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Jewelry, Gems, & Minerals/Drilling a hole into gemstones(topaz,Tourmaline,etc)

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Question
Hello,

I bought a strand of topaz (faceted heart  briolette 7mm) to make wire wrapped earrings with gold filled wire (24 gage, half hard round), but  the pre-drilled hole on the topaz was so small that I couldn't put the wire thru.

So to make the hole bigger, I bought a manual mini drill bit set (gage sizes 61-80) and the 2nd smallest drill bit fit into the hole but ended up breaking the stone...

It is 7mm and a tiny stone, but what's the best way to make the hole bigger? should I try  an electric drill?

I would appreciate any input you have.

Thank you so much!!

Sincerely,

Seunghu

Answer
Dear Seunghu,

The tool to use and avoid breaking the gemstone bead is a Diamond Coated Drill Bit, such as the one on the left side on the following web page:
http://www.riogrande.com/Search/diamond-bits

Steel drills are not hard enough to cut topaz and you ruin both the drill and the stone!

To use the tool safely without stone damage requires a rotary hand tool such as a variable speed Dremel™ electric hand piece. These are like a small drill motor but more precise variable speed offers the fine control needed to open the holes without burning the drill bit or overheating the gemstone. Home supply, hobby, hardware and similar stores sell these tools. If the tool is of good quality, you may select from several different brands including Dremel™.

The secret to doing a good job is to use a drill bit or diamond reamer small enough to go into the hole without pressure (for reamer) and to just barely begin to enter the hole if using a drill bit.  Keep the bit wet with water to clear debris and prevent heat which will crack a stone. If hand held, keep a wet tissue or small wet sponge in the same fingers or water nearby to regularly dip the gem while drilling. Drill at a slow speed to begin and you will gain a feel for a speed appropriate for the gem being worked.  Drill a slight amount, remove the bit to allow debris to clear and rewet the drill and the hole.  Drill from both sides if possible to prevent breakout on the back side of gem when drill bit emerges.

Heat and pressure cause the most damage in drilling gemstones. Prevent heat with water and use gentle pressure. Do NOT allow a reamer or bit to angle into the hole since it might bind and break the bit or the gemstone. A tapered reamer may be moved around in the hole to enlarge it but use care that the tool does not bind without warning in the hole.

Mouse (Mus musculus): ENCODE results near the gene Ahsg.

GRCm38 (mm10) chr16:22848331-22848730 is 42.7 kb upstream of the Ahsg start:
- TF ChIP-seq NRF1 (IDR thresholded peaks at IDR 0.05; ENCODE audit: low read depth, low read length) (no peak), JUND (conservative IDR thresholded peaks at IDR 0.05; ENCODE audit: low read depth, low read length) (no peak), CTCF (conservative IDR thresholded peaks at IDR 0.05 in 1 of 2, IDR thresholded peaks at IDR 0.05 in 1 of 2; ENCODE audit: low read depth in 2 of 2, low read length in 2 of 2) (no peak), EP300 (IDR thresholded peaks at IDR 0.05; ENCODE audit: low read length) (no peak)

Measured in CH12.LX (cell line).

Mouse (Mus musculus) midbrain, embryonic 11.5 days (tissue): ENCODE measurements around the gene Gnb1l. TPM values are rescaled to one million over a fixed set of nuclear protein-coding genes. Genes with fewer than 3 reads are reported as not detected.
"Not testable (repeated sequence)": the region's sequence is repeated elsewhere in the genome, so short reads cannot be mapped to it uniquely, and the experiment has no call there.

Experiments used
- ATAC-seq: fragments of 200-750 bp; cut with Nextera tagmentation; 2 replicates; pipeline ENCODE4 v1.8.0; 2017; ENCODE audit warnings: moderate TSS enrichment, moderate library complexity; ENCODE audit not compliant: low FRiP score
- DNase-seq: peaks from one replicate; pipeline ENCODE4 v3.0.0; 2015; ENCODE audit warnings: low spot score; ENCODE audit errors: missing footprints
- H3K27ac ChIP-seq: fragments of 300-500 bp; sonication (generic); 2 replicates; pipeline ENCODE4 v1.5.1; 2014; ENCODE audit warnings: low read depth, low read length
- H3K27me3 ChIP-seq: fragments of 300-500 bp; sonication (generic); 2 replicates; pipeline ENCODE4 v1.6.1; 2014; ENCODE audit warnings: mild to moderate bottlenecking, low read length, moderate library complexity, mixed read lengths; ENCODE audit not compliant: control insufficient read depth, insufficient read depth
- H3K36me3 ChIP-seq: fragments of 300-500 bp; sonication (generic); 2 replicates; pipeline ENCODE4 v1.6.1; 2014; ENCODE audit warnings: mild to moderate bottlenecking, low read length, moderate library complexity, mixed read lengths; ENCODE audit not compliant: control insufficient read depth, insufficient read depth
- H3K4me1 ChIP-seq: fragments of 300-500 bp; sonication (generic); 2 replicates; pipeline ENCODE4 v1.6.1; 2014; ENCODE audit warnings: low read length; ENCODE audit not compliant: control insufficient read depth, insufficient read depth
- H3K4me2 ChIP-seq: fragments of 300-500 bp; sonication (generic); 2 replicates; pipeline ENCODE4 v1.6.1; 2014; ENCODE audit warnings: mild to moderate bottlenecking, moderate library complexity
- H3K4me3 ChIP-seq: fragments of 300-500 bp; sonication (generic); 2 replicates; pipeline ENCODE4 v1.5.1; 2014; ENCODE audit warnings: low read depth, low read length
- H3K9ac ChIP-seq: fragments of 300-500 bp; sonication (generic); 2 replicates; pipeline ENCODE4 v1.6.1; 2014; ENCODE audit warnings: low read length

A small mound of modeling clay with a recess for water and just enough room for you to hold the stone in place will facilitate holding the gem and maintaining a cool working situation.  Needless to say, you must use a very steady hold on the hand piece to keep the diamond tool running true with the small original hole in the gem bead.

Thanks for the question...a good result comes from using the right tool and a gentle approach.

God Bless and Peace. Best wishes with the project.
Seunghu, feel free to use a follow-up question if you need more explanation.  Thomas.  

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Thomas

Expertise

Have a question about jewelry repair or working with precious metal jewelry and gemstones? For many years up to December 31, 2010, I was a working professional bench jeweler, involved everyday with setting stones in mountings, designing and making jewelry, repairing and limited custom manufacture. If you work with jewelry as a hobby or as a profession, I might be able to help. I deal with the retail business, not mass production. Ask privately if you wish. See the box for that: It keeps your question between us. Please DO NOT ask MAKER'S MARKS, but metal quality marks are fine to ask. Please DO NOT ask diamond prices. See a gemologist for that.

Experience

I have extensive experience in design, service and making of jewelry. I deal mostly with precious metals and gemstones but work with many materials as needed and usable to create an artistic design. My experience also includes freelance photography and photographer of jewelry and similar items for a former employer and individuals. Design of custom items requires reading the desires of the client and being clear on what can be done within that framework...then fulfilling the transition of idea to reality. Effective communications is essential in a working designer/producer and customer relationship.

Education/Credentials
Education is English/Physics! Started in human resources, to advertising, to jewelry...wow, what a road. I have had formal training in jewelry work and many shared experiences with top grade jewelers. We just never know were we will go or be. Follow your best, your dreams, with some discretion! Don't let the work tear up your body along the way as it has mine.

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